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March 9 2017

New York Times Struggles to Explain Why the Women's Strike Really Wasn't Much of a Strike

by Charlotte Hays

First off, it didn't get the massive coverage this morning that might have been hoped for by participants.  

Neither the New York Times nor the Washington Post have reports of their homepages this morning, a sure indication that the whole thing was bloopersville--or at least far short of a surely hoped for definitive statement.

The New York Times covered the strike, so called, with a story inside the newspaper.The tease for a story admitted that participation was "modest." The story starts off witha lengthy reminiscence of that halcyon day when liberal women marched against the newly-inaugurated American president.

The story only manages to meander around to yesterday's strike in the fifth paragraph:

It was always unlikely that a general strike labeled "A Day without Women" would produce the same turnout as the post-inauguration marches.

The strike lacked the marches' momentum coming off the election, as well as their virality and visuals, like the photogenic "pussy" hats that many attendees wore.

I protest! Is the Times slyly hinting that we ladies will only turn out if we can wear photogenic (I might have used another word) pussy hats?

The Times admits that it doesn't know how many women participated because "employers" did not provide numbers, and retail figures are not yet available. A quote from former Students for a Democratic Society organizer Todd Gitlin gives it away, however. "In order to work, a general strike actually has to stop something from functioning," Gitlin said. If you were out and about yesterday, you may have noticed that businesses were functioning fine.

Continuing in this apologetic vein, the Times says that organizers of the strike "tried to manage expectations from the start."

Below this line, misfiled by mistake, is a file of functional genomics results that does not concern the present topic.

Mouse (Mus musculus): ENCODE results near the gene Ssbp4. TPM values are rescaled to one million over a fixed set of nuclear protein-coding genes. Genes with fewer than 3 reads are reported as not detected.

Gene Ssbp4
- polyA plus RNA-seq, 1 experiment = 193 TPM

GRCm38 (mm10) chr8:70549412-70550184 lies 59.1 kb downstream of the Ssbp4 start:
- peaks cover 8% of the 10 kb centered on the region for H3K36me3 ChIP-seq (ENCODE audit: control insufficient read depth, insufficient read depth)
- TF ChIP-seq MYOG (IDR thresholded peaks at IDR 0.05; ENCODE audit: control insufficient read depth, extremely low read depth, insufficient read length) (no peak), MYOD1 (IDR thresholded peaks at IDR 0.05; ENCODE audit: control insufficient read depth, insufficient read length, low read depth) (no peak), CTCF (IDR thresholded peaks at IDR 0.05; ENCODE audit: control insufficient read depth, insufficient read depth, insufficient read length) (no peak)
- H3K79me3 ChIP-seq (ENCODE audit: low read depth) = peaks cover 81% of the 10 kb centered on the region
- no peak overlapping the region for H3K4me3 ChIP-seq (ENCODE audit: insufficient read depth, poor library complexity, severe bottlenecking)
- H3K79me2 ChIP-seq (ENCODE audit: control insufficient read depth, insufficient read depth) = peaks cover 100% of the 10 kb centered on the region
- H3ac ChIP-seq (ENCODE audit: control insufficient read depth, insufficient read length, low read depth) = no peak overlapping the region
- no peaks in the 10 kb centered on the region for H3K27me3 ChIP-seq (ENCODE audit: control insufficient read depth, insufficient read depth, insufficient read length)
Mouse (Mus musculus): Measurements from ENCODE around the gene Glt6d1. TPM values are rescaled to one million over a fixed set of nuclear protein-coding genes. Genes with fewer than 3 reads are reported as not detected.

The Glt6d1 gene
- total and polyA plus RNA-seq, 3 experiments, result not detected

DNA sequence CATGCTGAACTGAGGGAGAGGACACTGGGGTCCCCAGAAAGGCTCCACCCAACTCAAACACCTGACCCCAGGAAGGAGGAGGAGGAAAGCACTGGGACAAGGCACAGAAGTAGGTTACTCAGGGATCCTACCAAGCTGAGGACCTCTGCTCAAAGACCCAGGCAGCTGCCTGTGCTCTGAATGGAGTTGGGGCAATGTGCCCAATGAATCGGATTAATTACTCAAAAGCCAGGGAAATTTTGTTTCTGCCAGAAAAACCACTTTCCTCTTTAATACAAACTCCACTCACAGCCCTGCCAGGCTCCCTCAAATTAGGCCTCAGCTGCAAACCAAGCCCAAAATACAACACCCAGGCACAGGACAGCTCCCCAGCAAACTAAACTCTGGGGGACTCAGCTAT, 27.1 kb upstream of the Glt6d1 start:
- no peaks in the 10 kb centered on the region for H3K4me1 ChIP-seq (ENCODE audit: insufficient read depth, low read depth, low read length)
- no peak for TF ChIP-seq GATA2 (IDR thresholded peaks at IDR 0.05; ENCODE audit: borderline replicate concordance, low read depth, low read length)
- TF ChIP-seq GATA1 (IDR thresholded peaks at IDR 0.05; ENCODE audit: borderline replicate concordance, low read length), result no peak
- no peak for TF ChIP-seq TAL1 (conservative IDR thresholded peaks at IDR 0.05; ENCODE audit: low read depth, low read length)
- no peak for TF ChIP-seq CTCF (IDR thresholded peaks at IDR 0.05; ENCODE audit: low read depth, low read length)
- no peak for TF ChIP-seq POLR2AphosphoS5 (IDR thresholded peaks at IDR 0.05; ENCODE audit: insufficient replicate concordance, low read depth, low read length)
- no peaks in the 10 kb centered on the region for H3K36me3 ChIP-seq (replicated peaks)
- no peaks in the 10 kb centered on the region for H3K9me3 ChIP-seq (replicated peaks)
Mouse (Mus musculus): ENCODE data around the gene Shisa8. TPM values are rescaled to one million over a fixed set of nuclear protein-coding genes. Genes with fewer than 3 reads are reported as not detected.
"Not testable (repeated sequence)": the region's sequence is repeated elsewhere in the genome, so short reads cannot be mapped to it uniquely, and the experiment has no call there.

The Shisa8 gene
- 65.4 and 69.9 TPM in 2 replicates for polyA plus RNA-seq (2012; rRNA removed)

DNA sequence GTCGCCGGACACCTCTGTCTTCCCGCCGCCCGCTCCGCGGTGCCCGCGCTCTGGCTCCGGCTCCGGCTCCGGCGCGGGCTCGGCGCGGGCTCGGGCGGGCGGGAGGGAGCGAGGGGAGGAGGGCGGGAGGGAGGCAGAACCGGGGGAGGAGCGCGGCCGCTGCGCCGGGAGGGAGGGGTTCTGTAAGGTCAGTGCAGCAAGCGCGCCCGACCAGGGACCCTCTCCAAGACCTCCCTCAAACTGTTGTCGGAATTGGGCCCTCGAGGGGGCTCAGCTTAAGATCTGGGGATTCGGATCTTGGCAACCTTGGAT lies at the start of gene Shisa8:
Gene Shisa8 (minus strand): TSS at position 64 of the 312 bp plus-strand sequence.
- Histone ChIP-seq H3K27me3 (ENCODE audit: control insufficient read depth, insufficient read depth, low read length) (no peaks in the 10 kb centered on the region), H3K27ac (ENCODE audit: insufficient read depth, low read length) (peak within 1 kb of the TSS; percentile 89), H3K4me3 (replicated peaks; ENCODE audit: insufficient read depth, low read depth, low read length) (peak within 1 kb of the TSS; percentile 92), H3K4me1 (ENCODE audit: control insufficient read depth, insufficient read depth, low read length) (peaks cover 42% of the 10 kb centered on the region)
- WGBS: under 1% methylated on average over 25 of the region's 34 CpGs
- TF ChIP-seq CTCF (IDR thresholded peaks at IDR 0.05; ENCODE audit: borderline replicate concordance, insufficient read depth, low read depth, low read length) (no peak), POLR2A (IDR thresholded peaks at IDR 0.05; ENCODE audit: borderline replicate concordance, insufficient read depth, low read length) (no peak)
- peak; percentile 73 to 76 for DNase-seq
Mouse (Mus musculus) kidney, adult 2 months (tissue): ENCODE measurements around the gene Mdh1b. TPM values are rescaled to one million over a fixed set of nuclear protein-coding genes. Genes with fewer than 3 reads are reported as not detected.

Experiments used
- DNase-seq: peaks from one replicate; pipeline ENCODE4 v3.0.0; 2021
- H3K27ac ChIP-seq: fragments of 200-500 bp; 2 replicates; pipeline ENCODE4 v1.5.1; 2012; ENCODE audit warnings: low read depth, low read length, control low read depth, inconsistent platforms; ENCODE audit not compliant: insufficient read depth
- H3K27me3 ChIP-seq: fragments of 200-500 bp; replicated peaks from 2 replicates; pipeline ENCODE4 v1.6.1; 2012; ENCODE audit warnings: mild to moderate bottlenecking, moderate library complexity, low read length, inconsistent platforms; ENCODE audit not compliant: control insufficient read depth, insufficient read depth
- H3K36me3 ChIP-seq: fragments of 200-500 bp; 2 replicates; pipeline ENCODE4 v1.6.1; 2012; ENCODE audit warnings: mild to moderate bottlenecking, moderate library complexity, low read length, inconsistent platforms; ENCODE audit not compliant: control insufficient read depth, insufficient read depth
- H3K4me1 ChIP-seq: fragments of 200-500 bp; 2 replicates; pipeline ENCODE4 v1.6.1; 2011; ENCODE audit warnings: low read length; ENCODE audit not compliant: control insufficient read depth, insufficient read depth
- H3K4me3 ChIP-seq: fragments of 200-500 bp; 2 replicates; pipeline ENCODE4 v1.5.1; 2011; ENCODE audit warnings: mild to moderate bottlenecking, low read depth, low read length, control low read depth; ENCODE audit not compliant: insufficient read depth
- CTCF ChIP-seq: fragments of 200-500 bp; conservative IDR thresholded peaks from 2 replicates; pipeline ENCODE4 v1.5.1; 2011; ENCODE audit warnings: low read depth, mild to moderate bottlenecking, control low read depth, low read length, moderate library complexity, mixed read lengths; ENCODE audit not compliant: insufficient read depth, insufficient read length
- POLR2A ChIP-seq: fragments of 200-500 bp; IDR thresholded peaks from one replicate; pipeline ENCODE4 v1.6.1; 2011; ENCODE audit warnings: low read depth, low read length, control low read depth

Linda Sarsour, co-chair of the strike (and a supporter of Sharia Law (love to know how many Sharia Dads urged mom take the day off to go on strike) told the Times that the strike was not designed to shut anything down but rather "to introduce women to different tactics of activism."

Far down in the story, we learn that as of Tuesday evening only around 30,000 women, mostly in California and New York, had signed up to participate. Takeaway: the strike was a dismal failure but the Times is determined to cover for it.

One group of women who turned out (or maybe turned in?) for the strike were school teachers, a heavily unionized profession, whose ranks are practically fire proof.  The public schools in Alexandria, Va., for example, were closed for the day. This drew, as PBS put it, "mixed reviews:"

“I have absolutely no patience when it comes to interfering with kids’ education.This is a curriculum day, it’s a lost day of instruction,” [Jean] Kennedy, [a single-mother of two] said in a phone interview on Wednesday. “Whatever our kids were supposed to learn today — it will not be made up with a teacher workday.”

It speaks well for women that the strike didn't come off that well--it indicates that women are serious about their jobs and that most of us had something serious to do that militated against going on strike.

And, New York Times, I emphatically reject the notion that women only turn out when we can wear "photogenic" pussy hats on our heads.

Independent Women’s Forum’s mission is to improve the lives of Americans by increasing the number of women who value free markets and personal liberty. Sister organization of Independent Women’s Voice.
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